Alex Cruz Stands Down As British Airways CEO

In an unexpected announcement on Octobr 12th Alex Cruz, who became Chairman and Chief Executive of British Airways in 2016, is stepping down to be replaced by Sean Doyle, currently CEO of Aer Lingus, who previously spent 20 years at BA.

I have known Alex Cruz since he was CEO at Click Air, a low cost subsidiary of Iberia, which merged with Vueling, another low cost airline, where he subsequently also became CEO.

At that time, I came to know an energetic boss who led a dynamic, growing and profitable airline, held in high regard by his young team.

Move from Vueling to British Airways

Moving to British Airways, Cruz had a clear remit to bring his skills in low cost management to further improve the airline’s own efficiency as it faced not only growing low cost short haul competition, but emerging threats from long haul low cost airlines, such as Norwegian.

Some suggest that cost cutting was his only objective, but this neither matches reality nor recognises the achievements which he has delivered whilst at the airline.


There have certainly been difficulties over the past four years. Several IT failures hit the airline and a data breach compromised customer information. To blame Cruz for these is simply lazy. In part legacy systems, which arguably should have been upgraded or replaced years earlier, failed by chance on his watch. A data breach, whilst far from acceptable, is not unique to BA nor to other airlines or indeed other industries. Alex Cruz is highly tech savvy and interested in technology, if anything he was upping BA’s game in this arena and moving it more fully into the digital arena.

Tackling low cost competition

UK media lambasted his decision to take off complimentary catering on short haul flights and to introduce a buy on board product for food and drink. The reality is that what catering remained prior to this move, had already become very limited, as BA had to respond to low cost carriers taking the lion’s share of short haul traffic with lower fares. Cruz recognised the need to fight like with like, low prices supported by a reduced cost base. Surprise surprise traffic went up and short haul routes, traditionally loss makers, became profitable. But this was not simply a “dumbing down” exercise as is sometimes claimed. For those willing to pay, BA improved its European business class and added it to domestic services, something it had not done for decades.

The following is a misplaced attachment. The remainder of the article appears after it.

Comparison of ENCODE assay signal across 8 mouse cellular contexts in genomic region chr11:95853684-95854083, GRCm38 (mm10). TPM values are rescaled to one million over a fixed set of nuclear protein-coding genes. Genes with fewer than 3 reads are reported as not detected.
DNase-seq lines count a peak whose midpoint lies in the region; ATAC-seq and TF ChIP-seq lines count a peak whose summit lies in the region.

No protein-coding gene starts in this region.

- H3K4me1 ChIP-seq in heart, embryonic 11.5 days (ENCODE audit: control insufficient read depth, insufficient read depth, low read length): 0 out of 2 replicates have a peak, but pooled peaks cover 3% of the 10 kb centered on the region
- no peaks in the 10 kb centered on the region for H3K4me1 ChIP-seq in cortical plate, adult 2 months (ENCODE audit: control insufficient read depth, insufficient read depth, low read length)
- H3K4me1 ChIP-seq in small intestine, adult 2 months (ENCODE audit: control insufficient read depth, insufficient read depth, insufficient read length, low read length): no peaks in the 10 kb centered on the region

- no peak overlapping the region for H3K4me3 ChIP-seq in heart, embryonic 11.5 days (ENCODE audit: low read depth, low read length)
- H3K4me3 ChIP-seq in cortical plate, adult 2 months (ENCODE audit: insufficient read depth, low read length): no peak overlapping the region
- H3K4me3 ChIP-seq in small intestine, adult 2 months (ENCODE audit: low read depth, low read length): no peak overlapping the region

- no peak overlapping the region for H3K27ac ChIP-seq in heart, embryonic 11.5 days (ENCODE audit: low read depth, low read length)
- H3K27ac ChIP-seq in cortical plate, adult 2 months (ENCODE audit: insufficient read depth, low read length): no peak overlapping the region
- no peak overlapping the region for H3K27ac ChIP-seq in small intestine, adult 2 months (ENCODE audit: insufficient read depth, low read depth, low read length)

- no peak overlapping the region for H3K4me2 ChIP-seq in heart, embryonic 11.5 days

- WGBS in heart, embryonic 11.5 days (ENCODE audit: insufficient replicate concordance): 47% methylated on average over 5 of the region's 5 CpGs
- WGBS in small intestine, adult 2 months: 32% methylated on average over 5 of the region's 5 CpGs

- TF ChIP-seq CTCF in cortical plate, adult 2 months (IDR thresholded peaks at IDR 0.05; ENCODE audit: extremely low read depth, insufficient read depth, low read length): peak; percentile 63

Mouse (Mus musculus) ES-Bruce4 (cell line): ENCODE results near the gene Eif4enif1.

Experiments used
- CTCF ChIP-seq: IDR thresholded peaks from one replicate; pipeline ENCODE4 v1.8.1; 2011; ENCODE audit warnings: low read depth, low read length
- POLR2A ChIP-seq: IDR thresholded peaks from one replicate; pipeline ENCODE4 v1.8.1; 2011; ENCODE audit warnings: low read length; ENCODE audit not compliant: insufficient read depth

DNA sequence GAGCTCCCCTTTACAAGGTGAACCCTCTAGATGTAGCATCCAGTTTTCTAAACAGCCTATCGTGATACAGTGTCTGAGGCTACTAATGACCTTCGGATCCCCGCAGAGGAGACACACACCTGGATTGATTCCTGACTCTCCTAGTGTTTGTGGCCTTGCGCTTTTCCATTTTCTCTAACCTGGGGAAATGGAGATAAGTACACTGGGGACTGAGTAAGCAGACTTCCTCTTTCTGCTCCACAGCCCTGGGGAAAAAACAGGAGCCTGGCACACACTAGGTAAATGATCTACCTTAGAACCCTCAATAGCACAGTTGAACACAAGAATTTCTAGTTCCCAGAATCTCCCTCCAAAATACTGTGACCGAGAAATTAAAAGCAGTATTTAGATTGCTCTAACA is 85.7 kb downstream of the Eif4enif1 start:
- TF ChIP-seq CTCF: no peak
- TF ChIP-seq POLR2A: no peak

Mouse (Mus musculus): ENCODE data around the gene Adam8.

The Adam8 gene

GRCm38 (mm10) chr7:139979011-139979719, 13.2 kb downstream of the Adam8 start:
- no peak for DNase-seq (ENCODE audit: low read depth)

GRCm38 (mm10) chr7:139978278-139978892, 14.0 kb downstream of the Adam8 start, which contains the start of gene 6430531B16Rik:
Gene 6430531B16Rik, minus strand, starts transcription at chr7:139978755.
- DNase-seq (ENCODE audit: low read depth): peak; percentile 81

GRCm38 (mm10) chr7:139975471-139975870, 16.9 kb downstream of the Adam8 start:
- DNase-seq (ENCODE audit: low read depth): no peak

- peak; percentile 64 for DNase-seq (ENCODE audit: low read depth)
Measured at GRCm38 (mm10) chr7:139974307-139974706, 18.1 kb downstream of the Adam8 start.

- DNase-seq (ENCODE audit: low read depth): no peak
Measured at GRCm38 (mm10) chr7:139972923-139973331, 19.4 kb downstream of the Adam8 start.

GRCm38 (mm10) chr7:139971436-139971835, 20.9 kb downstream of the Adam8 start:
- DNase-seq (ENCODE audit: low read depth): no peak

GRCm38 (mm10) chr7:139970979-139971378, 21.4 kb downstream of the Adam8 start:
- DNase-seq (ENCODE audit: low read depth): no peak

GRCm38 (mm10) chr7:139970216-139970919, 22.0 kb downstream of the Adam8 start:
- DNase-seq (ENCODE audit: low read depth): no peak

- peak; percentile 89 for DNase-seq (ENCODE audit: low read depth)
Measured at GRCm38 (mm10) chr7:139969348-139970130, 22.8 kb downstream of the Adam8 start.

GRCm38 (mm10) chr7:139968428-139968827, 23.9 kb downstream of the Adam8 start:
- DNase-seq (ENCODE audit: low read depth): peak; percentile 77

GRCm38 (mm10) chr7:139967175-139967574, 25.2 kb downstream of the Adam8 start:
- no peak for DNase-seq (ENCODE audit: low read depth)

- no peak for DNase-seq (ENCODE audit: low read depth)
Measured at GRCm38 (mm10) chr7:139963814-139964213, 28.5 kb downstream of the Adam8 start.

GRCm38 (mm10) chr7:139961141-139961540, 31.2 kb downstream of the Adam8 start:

Making up for lost time on long haul business class

On long haul, critics argue BA’s product had become inferior to that of many competitors, especially the Gulf carriers. In my view the airline had its eye off the ball for several years here, having failed to invest and it fell to Cruz to make up for lost time. 

He made the case for the product specification including new seats, lounges and much superior catering, but putting right something of this magnitude has a long gestation. The fruits of these efforts, along with a significant cycle of new aircraft deliveries, would have become increasingly evident in the years ahead and maybe still will, had the Covid-19 crisis not intervened.

Bitter union battles

With the airline virtually grounded and haemorrhaging millions of pounds a day, the crisis dictated further action to cut costs, resulting in fierce battles with unions. An initial lack of recognition of the long term seriousness of the crisis by some unions led to a high profile campaign against the airline rather than getting quickly to the table to negotiate a way forward.  This led to further criticism of Cruz which he was only able to rebut and to explain the magnitude of the challenge, in an appearance before UK MP’s at the Commons Select Committee on Transport in September.

I believe it will only become apparent at some future point exactly how significant Alex Cruz’s time at British Airways was in protecting both the airline’s future and the livelihoods of a large number of its staff in what are tumultuous times for the whole industry.

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